The Result of Insurgency

For the first time in my career, I decided to travel abroad to watch the Super Tuesday elections. I primarily did this to get a feel for how our allies and partners view this election. I started in Canada last week, and am currently issuing this report from Israel. I am attending a retreat at Migdal on the Sea of Galilee. I am here with a group of Americans from different parts of the country. Being here with them gives an added perspective on the elections. We are here exploring and analyzing secular and spiritual solutions to problems facing America.

The three most frequent questions that I have been asked by foreign citizens are: What in the world is happening in U.S. presidential politics? Why doesn’t character matter anymore in the selection of nominees? And what do I think the outcome of these elections will mean to their country? It is important to note how our elections are in fact watched very closely around the world. I would surmise that the average American has little or no knowledge of elections outside our country.

Let’s take the questions in order. A lot has been written about what is going on with our elections. We can come to the conclusion that a segment of American society is angry, fed up, and refuses to accept business as usual. There is a feeling that elitists are arrogant and insensitive to the average citizen’s protest. There is an awareness that a professional, political, privileged class is oppressing the middle class. And the result is an insurgency.

The first question was expected. The second question was not. Our foreign friends have a suspicion that Americans do not take into account character and civility in deciding who to support for President. They ask this question in reference to several candidates, but particularly to Hillary Clinton. In Europe, a candidate under the cloud of possible indictment would most likely have to step aside until all issues were cleared or adjudicated. In other words, even the appearance of wrong doing could be a serious enough issue to eliminate the candidate from consideration in their countries.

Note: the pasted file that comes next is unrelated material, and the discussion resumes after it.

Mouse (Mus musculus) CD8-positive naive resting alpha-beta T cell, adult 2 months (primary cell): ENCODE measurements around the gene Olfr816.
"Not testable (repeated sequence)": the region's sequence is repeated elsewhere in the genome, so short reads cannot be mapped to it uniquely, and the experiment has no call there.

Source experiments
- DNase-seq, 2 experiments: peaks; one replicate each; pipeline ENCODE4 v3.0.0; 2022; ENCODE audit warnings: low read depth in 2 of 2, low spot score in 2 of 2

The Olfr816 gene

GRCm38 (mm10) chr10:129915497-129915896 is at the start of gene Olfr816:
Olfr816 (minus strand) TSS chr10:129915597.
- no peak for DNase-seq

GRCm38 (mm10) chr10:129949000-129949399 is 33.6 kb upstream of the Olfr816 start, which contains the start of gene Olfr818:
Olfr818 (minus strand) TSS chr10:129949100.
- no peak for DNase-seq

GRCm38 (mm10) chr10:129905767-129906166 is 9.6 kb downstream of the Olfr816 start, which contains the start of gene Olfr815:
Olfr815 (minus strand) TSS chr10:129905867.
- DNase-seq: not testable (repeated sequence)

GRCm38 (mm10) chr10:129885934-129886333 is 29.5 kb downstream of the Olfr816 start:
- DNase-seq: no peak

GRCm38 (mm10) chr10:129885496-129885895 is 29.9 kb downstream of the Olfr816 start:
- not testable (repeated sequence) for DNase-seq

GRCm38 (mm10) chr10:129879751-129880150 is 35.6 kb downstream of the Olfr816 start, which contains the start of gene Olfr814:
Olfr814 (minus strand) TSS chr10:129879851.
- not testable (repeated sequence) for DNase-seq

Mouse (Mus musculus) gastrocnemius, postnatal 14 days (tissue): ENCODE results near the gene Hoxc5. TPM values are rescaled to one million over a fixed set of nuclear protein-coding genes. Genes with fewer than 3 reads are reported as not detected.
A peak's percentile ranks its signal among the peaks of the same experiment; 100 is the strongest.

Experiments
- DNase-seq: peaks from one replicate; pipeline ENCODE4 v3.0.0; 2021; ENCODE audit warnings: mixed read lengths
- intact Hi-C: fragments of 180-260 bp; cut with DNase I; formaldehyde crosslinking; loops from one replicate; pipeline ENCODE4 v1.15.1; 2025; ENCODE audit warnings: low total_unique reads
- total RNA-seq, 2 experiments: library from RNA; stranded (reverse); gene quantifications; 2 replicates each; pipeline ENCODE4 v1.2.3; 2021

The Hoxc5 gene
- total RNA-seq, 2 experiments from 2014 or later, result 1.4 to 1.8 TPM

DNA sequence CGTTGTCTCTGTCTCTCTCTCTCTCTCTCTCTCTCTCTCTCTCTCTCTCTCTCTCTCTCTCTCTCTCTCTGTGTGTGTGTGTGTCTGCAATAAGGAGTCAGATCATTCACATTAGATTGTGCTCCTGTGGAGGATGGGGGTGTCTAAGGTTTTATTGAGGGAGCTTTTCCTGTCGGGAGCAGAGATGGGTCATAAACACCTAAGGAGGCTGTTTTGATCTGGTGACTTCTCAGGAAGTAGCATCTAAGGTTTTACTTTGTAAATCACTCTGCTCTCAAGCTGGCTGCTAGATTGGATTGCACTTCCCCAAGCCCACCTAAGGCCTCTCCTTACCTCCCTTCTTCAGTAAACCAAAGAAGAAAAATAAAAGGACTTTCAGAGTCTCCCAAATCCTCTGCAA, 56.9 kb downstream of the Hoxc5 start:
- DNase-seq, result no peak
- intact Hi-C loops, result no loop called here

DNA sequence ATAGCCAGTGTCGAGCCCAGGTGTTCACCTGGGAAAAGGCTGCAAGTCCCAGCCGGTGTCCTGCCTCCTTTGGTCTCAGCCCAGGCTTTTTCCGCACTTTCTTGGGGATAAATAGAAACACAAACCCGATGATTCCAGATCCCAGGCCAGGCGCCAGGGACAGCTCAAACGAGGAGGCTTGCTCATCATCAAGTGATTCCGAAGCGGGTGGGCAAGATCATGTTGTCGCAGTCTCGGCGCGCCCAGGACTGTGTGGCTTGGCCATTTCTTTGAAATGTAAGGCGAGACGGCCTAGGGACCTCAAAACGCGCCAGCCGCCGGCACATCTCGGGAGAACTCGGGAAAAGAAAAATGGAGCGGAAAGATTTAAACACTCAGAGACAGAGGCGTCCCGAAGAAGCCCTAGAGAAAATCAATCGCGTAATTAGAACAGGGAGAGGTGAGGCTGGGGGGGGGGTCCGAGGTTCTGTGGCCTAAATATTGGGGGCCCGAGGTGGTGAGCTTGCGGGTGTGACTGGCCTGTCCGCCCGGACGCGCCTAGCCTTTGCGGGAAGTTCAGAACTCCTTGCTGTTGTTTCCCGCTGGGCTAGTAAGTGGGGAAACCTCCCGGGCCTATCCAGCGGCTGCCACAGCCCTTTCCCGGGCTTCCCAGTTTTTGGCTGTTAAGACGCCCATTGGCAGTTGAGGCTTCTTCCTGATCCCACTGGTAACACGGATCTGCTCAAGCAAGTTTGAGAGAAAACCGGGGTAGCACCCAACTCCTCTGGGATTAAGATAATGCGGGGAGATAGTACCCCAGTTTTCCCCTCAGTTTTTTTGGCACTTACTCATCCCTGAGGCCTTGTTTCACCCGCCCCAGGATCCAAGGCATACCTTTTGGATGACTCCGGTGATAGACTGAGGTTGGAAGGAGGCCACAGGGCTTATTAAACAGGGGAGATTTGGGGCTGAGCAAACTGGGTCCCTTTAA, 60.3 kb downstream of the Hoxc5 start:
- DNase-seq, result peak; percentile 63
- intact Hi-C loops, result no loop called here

The third question may require some explanation. We as Americans have little concept of how important we are to the rest of the world. Our military literally holds the world together. This benevolent military may appear to be an oxymoron given our wars in Iraq and our ongoing engagements in the Middle East. But if the U.S. military withdrew back inside the borders of the United States, China would threaten Taiwan, Russia would escalate its aggression against the former republics of the Soviet Union, and India and Pakistan’s border disputes would accelerate. And of course the Middle East would be even more volatile. The United States was the first country in the history of the world to have such a military power and not use it against other countries for personal gain. Regardless of your thoughts on the Iraqi war, its purpose was not to gain oil or control land.

The United States produces 25% of the world’s Gross Domestic Product (GDP). We consume 50% of the world GDP. Our open trade policy allows for foreign investment with less restrictions and regulation than any country in the world. Foreign economies are dependent on our open trade system and on our currency to facilitate international trade.

The most important service that the United States provides the world, and upon which the world depends, is our commitment to freedom. The Constitutional protection of due process and rule of law that we enjoy is restricted in other parts of the world and unavailable in certain countries. The hope provided by the freedom of the United States is the emotional energy that gives the citizens of oppressive countries the ability to survive from day-to-day.

What then are the immediate results of this political insurgency?

The GOP establishment has been reduced to an irrelevant influence. Not only have they not been able to derail Donald Trump, they haven’t been able to support a single candidate. Most telling about their own crisis is the recent meeting held in Washington DC among major political establishment operatives who complained that there was no leader who could lead the American people in a different electoral direction. This point of desperation is the sign that the establishment is in disarray. The structure of the Republican Party will forever be altered.